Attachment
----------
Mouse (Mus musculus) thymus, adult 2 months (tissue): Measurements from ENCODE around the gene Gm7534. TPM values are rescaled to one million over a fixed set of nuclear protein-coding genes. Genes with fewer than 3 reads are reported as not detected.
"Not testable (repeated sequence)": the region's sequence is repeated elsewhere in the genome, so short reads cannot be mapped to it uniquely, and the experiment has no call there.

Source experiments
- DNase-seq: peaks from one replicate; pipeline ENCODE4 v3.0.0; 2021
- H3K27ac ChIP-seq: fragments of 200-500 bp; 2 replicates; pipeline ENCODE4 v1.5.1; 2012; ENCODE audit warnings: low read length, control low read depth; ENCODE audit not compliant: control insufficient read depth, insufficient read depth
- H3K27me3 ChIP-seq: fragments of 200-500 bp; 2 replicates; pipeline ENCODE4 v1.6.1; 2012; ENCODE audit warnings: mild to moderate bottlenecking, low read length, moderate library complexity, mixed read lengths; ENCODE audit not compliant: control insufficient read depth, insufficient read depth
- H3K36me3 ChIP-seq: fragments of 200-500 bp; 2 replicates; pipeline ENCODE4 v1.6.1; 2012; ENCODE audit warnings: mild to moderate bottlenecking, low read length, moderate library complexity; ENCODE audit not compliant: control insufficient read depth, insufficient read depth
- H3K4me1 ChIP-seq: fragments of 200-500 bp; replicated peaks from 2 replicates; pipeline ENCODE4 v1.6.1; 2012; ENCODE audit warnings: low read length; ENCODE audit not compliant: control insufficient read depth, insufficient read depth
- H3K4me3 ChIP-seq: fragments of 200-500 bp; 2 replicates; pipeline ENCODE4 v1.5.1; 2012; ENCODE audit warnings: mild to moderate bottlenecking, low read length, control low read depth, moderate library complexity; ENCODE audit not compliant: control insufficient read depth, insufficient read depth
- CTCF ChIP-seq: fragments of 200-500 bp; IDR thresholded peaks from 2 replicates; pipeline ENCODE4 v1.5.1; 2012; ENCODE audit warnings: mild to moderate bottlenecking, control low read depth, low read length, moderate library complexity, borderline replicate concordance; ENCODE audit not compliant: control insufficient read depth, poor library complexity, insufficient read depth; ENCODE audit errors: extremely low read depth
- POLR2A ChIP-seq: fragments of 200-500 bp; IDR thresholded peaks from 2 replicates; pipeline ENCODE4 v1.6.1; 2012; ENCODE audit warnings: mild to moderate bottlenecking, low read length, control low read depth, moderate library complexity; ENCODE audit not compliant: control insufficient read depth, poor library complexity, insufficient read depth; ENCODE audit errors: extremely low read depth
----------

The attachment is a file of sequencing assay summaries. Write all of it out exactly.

Mouse (Mus musculus) thymus, adult 2 months (tissue): Measurements from ENCODE around the gene Gm7534. TPM values are rescaled to one million over a fixed set of nuclear protein-coding genes. Genes with fewer than 3 reads are reported as not detected.
"Not testable (repeated sequence)": the region's sequence is repeated elsewhere in the genome, so short reads cannot be mapped to it uniquely, and the experiment has no call there.

Source experiments
- DNase-seq: peaks from one replicate; pipeline ENCODE4 v3.0.0; 2021
- H3K27ac ChIP-seq: fragments of 200-500 bp; 2 replicates; pipeline ENCODE4 v1.5.1; 2012; ENCODE audit warnings: low read length, control low read depth; ENCODE audit not compliant: control insufficient read depth, insufficient read depth
- H3K27me3 ChIP-seq: fragments of 200-500 bp; 2 replicates; pipeline ENCODE4 v1.6.1; 2012; ENCODE audit warnings: mild to moderate bottlenecking, low read length, moderate library complexity, mixed read lengths; ENCODE audit not compliant: control insufficient read depth, insufficient read depth
- H3K36me3 ChIP-seq: fragments of 200-500 bp; 2 replicates; pipeline ENCODE4 v1.6.1; 2012; ENCODE audit warnings: mild to moderate bottlenecking, low read length, moderate library complexity; ENCODE audit not compliant: control insufficient read depth, insufficient read depth
- H3K4me1 ChIP-seq: fragments of 200-500 bp; replicated peaks from 2 replicates; pipeline ENCODE4 v1.6.1; 2012; ENCODE audit warnings: low read length; ENCODE audit not compliant: control insufficient read depth, insufficient read depth
- H3K4me3 ChIP-seq: fragments of 200-500 bp; 2 replicates; pipeline ENCODE4 v1.5.1; 2012; ENCODE audit warnings: mild to moderate bottlenecking, low read length, control low read depth, moderate library complexity; ENCODE audit not compliant: control insufficient read depth, insufficient read depth
- CTCF ChIP-seq: fragments of 200-500 bp; IDR thresholded peaks from 2 replicates; pipeline ENCODE4 v1.5.1; 2012; ENCODE audit warnings: mild to moderate bottlenecking, control low read depth, low read length, moderate library complexity, borderline replicate concordance; ENCODE audit not compliant: control insufficient read depth, poor library complexity, insufficient read depth; ENCODE audit errors: extremely low read depth
- POLR2A ChIP-seq: fragments of 200-500 bp; IDR thresholded peaks from 2 replicates; pipeline ENCODE4 v1.6.1; 2012; ENCODE audit warnings: mild to moderate bottlenecking, low read length, control low read depth, moderate library complexity; ENCODE audit not compliant: control insufficient read depth, poor library complexity, insufficient read depth; ENCODE audit errors: extremely low read depth